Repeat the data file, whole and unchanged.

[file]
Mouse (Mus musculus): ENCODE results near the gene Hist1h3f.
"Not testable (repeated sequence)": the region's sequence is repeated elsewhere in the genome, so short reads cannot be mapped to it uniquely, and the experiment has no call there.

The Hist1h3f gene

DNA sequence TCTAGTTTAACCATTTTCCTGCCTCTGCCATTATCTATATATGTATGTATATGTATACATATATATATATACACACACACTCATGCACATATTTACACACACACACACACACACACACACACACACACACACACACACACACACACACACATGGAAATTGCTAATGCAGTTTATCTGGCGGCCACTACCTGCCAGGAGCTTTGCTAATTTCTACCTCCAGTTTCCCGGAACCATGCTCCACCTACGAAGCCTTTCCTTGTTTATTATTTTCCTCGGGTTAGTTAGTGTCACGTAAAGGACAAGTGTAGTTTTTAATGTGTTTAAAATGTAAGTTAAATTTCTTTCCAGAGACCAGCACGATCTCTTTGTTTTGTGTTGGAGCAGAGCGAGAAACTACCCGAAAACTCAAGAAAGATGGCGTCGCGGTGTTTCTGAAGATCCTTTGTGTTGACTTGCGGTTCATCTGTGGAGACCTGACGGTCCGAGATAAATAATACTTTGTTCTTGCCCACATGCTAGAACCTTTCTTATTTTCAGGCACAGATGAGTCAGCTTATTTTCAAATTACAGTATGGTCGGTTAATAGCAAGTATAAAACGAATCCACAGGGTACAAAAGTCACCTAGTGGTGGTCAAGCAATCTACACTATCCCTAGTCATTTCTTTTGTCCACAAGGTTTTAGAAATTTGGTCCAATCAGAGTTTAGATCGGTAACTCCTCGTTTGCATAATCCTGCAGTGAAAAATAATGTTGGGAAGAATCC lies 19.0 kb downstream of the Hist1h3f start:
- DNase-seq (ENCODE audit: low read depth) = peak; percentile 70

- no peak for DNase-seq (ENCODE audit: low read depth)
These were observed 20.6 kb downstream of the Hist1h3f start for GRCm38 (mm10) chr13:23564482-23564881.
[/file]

Mouse (Mus musculus): ENCODE results near the gene Hist1h3f.
"Not testable (repeated sequence)": the region's sequence is repeated elsewhere in the genome, so short reads cannot be mapped to it uniquely, and the experiment has no call there.

The Hist1h3f gene

DNA sequence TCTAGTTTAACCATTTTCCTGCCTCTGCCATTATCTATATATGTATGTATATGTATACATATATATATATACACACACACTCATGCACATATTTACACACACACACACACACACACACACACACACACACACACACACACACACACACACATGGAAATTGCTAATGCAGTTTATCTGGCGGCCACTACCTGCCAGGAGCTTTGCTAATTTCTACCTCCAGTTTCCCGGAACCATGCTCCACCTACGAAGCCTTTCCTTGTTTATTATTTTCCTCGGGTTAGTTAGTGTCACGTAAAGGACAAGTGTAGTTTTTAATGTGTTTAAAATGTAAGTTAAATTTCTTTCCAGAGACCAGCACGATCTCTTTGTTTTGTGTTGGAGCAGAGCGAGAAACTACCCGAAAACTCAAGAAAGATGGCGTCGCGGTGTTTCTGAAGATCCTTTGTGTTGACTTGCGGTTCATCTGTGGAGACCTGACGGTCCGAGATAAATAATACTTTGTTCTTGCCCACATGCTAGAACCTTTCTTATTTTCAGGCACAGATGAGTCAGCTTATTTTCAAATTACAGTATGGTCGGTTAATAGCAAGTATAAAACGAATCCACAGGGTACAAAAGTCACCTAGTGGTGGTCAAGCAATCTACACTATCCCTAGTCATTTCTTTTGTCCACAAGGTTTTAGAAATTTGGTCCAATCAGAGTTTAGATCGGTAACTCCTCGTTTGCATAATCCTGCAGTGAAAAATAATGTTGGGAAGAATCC lies 19.0 kb downstream of the Hist1h3f start:
- DNase-seq (ENCODE audit: low read depth) = peak; percentile 70

- no peak for DNase-seq (ENCODE audit: low read depth)
These were observed 20.6 kb downstream of the Hist1h3f start for GRCm38 (mm10) chr13:23564482-23564881.